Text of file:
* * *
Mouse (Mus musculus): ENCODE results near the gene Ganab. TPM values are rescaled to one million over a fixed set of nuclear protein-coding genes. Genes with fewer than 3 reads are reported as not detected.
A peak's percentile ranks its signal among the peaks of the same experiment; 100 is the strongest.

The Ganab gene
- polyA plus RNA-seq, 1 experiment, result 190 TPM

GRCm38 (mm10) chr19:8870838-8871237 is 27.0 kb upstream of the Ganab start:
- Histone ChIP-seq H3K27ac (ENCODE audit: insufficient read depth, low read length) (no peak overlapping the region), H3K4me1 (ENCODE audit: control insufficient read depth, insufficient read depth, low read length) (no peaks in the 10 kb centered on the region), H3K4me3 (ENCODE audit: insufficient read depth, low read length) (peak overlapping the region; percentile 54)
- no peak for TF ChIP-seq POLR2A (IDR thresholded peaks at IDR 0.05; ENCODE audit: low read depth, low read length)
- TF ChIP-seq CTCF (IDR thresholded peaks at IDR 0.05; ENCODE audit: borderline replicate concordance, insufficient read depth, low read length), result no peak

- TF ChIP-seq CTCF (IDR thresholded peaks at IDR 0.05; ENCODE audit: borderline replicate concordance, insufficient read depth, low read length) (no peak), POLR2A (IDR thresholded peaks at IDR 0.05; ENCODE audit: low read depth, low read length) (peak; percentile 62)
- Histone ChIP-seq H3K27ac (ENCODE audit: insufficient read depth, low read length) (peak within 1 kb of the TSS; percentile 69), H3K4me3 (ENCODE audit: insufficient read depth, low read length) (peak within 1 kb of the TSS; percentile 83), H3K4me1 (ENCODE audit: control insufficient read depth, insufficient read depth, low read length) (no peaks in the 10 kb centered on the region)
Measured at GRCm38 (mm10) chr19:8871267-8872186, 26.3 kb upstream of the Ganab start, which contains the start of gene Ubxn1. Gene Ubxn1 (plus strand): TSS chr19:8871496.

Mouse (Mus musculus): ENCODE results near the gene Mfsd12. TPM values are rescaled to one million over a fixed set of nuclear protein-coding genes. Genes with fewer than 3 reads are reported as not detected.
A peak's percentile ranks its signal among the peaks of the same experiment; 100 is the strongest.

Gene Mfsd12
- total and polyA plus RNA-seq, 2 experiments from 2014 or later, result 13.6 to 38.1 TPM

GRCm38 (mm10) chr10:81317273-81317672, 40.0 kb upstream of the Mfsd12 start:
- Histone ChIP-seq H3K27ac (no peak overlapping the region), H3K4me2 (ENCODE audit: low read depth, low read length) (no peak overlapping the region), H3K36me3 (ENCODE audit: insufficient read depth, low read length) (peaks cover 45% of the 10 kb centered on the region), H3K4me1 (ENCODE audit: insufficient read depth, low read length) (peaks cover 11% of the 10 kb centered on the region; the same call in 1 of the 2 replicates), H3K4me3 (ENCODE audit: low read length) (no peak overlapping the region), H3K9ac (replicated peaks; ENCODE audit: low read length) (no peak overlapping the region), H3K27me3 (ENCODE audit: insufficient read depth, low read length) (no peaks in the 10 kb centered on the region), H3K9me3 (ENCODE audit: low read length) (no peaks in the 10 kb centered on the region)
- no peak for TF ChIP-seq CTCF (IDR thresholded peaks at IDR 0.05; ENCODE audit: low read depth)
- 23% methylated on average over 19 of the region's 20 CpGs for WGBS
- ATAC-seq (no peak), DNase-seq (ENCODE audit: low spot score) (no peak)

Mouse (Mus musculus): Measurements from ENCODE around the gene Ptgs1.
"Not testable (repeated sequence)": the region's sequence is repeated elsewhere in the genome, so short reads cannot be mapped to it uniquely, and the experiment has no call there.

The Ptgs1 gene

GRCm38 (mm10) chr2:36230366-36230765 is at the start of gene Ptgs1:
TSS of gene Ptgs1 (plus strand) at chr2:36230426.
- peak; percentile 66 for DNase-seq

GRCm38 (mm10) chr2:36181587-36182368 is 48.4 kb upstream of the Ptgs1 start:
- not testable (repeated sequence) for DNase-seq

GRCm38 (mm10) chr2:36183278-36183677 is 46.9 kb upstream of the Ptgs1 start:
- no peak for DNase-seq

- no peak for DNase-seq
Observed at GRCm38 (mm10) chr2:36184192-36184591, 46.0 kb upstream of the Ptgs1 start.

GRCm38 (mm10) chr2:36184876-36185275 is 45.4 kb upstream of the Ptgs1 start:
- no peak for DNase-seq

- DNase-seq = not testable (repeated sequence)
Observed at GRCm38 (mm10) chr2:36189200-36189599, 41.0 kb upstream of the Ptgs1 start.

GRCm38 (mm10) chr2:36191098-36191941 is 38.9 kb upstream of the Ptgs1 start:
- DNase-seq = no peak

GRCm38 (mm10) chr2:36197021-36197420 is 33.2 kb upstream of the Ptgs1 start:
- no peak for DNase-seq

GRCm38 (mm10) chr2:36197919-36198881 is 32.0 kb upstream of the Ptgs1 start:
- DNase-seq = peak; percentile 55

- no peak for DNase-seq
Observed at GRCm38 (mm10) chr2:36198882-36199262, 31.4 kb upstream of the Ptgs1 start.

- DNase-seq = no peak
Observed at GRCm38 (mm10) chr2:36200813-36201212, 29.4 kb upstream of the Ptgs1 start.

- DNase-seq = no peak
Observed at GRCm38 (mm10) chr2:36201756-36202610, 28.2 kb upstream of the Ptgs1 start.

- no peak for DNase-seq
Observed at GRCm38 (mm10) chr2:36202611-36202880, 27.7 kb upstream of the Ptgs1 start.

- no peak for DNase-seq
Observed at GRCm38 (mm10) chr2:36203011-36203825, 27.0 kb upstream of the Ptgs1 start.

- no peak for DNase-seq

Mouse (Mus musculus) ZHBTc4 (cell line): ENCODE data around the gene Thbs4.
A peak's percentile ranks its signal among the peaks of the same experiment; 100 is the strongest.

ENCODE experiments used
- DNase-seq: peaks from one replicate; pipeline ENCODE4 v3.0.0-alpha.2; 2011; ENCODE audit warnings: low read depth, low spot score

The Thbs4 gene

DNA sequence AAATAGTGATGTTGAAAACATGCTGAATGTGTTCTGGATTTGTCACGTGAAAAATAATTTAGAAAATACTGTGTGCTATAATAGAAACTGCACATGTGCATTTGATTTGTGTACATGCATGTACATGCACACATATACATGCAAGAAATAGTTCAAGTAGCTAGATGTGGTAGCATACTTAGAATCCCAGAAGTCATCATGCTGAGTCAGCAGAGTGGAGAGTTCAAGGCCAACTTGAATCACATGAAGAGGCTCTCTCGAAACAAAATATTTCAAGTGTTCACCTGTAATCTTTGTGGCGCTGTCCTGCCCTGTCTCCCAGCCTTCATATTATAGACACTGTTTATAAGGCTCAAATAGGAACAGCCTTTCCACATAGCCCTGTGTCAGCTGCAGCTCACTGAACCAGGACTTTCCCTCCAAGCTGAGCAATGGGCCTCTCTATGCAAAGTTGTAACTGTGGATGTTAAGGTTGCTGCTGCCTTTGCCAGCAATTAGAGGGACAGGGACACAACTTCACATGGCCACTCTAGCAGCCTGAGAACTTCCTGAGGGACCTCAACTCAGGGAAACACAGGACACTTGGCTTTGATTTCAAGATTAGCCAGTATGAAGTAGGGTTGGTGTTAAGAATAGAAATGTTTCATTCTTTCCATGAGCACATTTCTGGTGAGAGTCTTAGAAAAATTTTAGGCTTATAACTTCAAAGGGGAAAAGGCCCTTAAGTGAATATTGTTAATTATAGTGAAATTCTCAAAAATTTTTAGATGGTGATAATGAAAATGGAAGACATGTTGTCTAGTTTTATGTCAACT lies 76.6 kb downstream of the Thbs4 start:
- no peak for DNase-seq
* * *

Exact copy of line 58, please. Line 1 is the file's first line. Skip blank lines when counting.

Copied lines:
The Thbs4 gene